Each year, approximately 827,000 divorces occur. If you've been having issues in your marriage, then the decision to take the next step and file for divorce can be difficult. Unfortunately, even if you're not ready to take this step, your spouse might be. This leaves you with an impending divorce and no plan moving forward.
If you've recently and unexpectedly been handed divorce papers, then you should take these steps.
What Are Michigan's Divorce Laws?
When you're facing a divorce in the state of Michigan, the first step is to familiarize with the state’s divorce laws. Here are a few of Michigan's divorce laws:
- Residency requirements to file for divorce. To file for divorce, the plaintiff (or the individual who filed for divorce) must be a resident of Michigan for at least six months. The plaintiff must also be a resident of the county in which they are filing for divorce for at least 10 days.
- No-fault state. Michigan is classified as a "no-fault" divorce state. This means that the plaintiff does not need to provide a specific reason for filing, such as marital infidelity. The plaintiff only needs to state that the marriage is broken and cannot be fixed.
- Waiting period. The length of time it takes to finalize a divorce is dependent on several factors. At the very least, you will have to wait for 60-days before the divorce is finalized. If the couple has children under 18, the waiting period is 6 months.
An annulment can also be granted under specific circumstances. For example, an annulment, which means that the marriage never occurred, might be granted if one of the spouses was underage at the time of marriage, or if the spouses entered into a bigamous marriage.
Hire a Divorce Attorney Immediately
Once you've familiarized yourself with the basic divorce laws, the next step is to hire a divorce attorney. Even if the divorce seems straightforward and you don't have children, a divorce can get messy quickly. If your spouse filed, then it is important to protect yourself and your assets. An attorney can help you determine which steps to take next, and how to protect your financial future.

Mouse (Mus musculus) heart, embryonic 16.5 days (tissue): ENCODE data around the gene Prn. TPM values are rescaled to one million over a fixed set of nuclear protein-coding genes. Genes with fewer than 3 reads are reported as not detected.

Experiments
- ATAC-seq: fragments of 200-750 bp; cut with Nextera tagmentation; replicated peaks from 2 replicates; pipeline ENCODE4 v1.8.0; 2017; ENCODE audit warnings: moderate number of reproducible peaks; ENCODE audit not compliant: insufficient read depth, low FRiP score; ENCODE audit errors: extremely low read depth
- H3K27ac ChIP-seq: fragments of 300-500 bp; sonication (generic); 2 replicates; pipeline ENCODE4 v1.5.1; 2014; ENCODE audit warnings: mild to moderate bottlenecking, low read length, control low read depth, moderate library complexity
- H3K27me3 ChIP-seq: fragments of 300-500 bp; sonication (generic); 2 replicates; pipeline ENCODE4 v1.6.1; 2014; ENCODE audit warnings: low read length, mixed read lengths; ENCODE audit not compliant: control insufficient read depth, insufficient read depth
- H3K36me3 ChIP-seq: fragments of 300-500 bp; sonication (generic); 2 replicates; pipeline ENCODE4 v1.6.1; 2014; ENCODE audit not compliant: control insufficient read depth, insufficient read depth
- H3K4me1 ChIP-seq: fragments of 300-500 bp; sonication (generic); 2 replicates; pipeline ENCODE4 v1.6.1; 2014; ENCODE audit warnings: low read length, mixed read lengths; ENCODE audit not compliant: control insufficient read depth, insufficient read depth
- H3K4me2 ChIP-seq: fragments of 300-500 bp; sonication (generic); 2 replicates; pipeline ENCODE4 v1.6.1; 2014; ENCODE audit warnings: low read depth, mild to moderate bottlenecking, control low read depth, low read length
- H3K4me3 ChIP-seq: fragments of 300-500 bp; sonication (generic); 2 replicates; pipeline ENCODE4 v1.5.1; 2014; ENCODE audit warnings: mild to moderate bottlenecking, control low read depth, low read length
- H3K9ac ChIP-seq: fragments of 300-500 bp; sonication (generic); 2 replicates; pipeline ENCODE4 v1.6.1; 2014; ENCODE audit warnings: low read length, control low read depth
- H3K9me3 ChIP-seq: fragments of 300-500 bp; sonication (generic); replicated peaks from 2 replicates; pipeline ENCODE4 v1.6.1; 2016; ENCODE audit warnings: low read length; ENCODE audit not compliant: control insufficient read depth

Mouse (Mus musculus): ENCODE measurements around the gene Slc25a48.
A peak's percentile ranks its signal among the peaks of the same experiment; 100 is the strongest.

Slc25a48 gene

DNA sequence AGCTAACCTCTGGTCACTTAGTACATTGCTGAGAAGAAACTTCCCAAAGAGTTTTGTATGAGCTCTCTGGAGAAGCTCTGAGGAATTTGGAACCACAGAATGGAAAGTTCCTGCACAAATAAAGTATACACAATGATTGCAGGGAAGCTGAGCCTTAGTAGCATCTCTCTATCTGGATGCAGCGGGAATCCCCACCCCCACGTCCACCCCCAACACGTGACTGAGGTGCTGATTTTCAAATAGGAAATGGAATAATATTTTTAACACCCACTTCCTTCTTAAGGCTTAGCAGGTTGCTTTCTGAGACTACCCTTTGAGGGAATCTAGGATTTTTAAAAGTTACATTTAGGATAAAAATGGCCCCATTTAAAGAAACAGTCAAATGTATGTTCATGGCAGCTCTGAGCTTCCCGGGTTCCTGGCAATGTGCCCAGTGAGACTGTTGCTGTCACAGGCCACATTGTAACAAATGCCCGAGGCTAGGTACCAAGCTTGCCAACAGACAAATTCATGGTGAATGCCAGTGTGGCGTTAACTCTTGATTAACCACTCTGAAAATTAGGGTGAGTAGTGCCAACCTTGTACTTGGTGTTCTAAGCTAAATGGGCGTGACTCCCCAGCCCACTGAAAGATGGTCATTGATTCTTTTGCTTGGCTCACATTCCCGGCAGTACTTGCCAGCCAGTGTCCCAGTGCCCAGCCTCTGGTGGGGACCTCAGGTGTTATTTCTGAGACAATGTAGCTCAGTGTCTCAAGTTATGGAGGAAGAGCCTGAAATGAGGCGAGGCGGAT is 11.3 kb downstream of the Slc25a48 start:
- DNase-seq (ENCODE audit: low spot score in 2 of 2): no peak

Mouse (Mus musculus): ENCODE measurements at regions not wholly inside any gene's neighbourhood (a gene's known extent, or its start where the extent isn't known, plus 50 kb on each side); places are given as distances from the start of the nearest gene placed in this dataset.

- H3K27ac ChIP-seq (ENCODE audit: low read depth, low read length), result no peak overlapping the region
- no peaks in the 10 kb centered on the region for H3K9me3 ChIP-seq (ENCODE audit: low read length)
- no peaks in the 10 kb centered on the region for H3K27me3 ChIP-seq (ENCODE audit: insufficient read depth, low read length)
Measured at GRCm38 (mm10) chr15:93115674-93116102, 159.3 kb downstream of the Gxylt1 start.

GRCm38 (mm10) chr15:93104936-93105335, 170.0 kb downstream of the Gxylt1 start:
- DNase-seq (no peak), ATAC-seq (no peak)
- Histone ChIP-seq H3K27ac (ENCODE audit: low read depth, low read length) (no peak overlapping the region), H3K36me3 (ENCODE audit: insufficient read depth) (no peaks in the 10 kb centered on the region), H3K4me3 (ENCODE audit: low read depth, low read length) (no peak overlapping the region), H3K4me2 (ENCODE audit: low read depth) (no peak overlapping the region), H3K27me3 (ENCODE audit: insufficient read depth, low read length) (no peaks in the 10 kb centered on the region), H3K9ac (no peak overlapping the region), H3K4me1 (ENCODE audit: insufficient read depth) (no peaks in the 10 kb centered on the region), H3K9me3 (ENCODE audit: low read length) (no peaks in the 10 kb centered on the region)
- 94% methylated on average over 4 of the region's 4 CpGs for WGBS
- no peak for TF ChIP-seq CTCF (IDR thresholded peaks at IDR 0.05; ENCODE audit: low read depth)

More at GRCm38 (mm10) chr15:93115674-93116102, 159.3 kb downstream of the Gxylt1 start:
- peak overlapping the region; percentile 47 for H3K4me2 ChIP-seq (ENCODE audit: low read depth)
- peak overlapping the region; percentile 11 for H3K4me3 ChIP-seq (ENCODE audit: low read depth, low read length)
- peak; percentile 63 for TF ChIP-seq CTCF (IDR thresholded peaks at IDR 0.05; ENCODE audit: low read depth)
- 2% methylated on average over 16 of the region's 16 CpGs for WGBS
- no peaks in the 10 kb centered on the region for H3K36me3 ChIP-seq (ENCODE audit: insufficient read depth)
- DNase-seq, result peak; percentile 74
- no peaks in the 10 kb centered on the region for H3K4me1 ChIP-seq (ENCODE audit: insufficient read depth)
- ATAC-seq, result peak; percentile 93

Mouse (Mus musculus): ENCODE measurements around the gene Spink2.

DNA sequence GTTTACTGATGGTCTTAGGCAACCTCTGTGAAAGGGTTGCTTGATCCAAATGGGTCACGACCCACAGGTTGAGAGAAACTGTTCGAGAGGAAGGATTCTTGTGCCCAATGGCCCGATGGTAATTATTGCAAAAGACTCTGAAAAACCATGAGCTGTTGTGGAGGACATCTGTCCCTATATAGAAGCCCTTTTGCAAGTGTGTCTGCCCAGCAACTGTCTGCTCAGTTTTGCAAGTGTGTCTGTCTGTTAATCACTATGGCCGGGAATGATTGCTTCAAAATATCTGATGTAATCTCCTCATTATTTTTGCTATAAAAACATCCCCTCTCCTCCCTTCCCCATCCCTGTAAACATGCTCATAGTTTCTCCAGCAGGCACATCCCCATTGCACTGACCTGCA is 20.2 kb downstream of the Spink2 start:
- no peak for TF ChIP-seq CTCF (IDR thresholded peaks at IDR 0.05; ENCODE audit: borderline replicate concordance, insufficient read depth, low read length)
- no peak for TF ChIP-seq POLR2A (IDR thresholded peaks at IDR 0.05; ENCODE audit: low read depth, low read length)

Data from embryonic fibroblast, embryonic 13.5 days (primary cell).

How Will the Court Divide the Property?
Michigan is classified as an equitable distribution of property state. This means that during the court proceedings, the judge will attempt to divide your property and assets fairly between you and your spouse.
However, some types of assets are exempt from this distribution. For example, any property you purchased or assets you acquired before the marriage or gifts or inheritances you received while you were married.
Of course, there are some exceptions to these rules. For example, if you purchased a classic car before you were married and your spouse invested in its restoration, they could make an argument that it is shared property. Your attorney will help you determine how the assets and debts in your marriage will be divided by the court.
How Can You Protect Your Financial Future?
You need to take several steps immediately to protect your finances, both now and in the future. Begin by getting a separate checking and savings account. If your paycheck is being direct deposited in a joint bank account with your spouse, then switch it to your personal account.
Also, get a credit card under your name only, and cancel all your joint credit cards. This will protect you from any potential reckless purchases made by your spouse.
Getting hit with surprise divorce papers is never easy to handle. If you have any more questions, then contact the professionals at Witzel & Zoeller Lawyers PC.